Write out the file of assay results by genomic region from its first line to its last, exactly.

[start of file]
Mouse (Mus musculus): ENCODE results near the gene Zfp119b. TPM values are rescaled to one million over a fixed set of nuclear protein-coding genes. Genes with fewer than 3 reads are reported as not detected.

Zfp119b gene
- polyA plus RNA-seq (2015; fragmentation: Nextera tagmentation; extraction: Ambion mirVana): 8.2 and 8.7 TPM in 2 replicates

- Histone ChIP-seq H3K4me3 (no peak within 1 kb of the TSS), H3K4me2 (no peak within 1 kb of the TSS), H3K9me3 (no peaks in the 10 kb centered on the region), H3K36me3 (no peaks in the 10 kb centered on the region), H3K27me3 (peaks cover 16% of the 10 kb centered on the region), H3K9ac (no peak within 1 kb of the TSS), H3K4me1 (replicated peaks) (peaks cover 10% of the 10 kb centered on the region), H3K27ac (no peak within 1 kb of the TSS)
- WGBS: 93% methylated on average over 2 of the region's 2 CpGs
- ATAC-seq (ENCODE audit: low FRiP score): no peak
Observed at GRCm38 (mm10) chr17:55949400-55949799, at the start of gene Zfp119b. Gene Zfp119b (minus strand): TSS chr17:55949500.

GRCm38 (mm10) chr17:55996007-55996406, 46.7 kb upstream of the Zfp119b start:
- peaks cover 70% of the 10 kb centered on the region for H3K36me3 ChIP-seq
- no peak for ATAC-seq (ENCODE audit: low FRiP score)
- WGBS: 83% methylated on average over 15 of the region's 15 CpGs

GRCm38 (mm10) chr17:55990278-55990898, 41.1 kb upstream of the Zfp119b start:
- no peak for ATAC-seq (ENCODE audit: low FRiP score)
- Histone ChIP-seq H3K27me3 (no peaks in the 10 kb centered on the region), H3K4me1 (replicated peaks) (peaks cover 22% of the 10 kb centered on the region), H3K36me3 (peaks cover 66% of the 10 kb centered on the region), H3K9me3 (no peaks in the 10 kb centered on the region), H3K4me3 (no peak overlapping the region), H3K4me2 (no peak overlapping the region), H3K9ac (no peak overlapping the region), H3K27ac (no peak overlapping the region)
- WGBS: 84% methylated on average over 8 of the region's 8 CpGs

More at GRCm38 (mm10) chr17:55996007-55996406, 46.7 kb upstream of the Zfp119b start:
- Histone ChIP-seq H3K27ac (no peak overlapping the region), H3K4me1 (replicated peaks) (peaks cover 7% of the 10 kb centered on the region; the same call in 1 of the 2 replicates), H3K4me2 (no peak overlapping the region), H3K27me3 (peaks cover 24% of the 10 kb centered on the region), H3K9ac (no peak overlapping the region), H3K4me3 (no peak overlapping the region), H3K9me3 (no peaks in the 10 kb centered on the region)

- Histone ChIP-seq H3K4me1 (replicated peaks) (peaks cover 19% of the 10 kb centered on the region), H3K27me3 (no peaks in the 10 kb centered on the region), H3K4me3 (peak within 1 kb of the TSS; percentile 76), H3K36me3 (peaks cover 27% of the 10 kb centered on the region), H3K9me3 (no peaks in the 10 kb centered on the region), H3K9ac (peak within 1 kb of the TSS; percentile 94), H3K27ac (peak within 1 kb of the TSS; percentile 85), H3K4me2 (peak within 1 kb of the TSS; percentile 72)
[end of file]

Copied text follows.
Mouse (Mus musculus): ENCODE results near the gene Zfp119b. TPM values are rescaled to one million over a fixed set of nuclear protein-coding genes. Genes with fewer than 3 reads are reported as not detected.

Zfp119b gene
- polyA plus RNA-seq (2015; fragmentation: Nextera tagmentation; extraction: Ambion mirVana): 8.2 and 8.7 TPM in 2 replicates

- Histone ChIP-seq H3K4me3 (no peak within 1 kb of the TSS), H3K4me2 (no peak within 1 kb of the TSS), H3K9me3 (no peaks in the 10 kb centered on the region), H3K36me3 (no peaks in the 10 kb centered on the region), H3K27me3 (peaks cover 16% of the 10 kb centered on the region), H3K9ac (no peak within 1 kb of the TSS), H3K4me1 (replicated peaks) (peaks cover 10% of the 10 kb centered on the region), H3K27ac (no peak within 1 kb of the TSS)
- WGBS: 93% methylated on average over 2 of the region's 2 CpGs
- ATAC-seq (ENCODE audit: low FRiP score): no peak
Observed at GRCm38 (mm10) chr17:55949400-55949799, at the start of gene Zfp119b. Gene Zfp119b (minus strand): TSS chr17:55949500.

GRCm38 (mm10) chr17:55996007-55996406, 46.7 kb upstream of the Zfp119b start:
- peaks cover 70% of the 10 kb centered on the region for H3K36me3 ChIP-seq
- no peak for ATAC-seq (ENCODE audit: low FRiP score)
- WGBS: 83% methylated on average over 15 of the region's 15 CpGs

GRCm38 (mm10) chr17:55990278-55990898, 41.1 kb upstream of the Zfp119b start:
- no peak for ATAC-seq (ENCODE audit: low FRiP score)
- Histone ChIP-seq H3K27me3 (no peaks in the 10 kb centered on the region), H3K4me1 (replicated peaks) (peaks cover 22% of the 10 kb centered on the region), H3K36me3 (peaks cover 66% of the 10 kb centered on the region), H3K9me3 (no peaks in the 10 kb centered on the region), H3K4me3 (no peak overlapping the region), H3K4me2 (no peak overlapping the region), H3K9ac (no peak overlapping the region), H3K27ac (no peak overlapping the region)
- WGBS: 84% methylated on average over 8 of the region's 8 CpGs

More at GRCm38 (mm10) chr17:55996007-55996406, 46.7 kb upstream of the Zfp119b start:
- Histone ChIP-seq H3K27ac (no peak overlapping the region), H3K4me1 (replicated peaks) (peaks cover 7% of the 10 kb centered on the region; the same call in 1 of the 2 replicates), H3K4me2 (no peak overlapping the region), H3K27me3 (peaks cover 24% of the 10 kb centered on the region), H3K9ac (no peak overlapping the region), H3K4me3 (no peak overlapping the region), H3K9me3 (no peaks in the 10 kb centered on the region)

- Histone ChIP-seq H3K4me1 (replicated peaks) (peaks cover 19% of the 10 kb centered on the region), H3K27me3 (no peaks in the 10 kb centered on the region), H3K4me3 (peak within 1 kb of the TSS; percentile 76), H3K36me3 (peaks cover 27% of the 10 kb centered on the region), H3K9me3 (no peaks in the 10 kb centered on the region), H3K9ac (peak within 1 kb of the TSS; percentile 94), H3K27ac (peak within 1 kb of the TSS; percentile 85), H3K4me2 (peak within 1 kb of the TSS; percentile 72)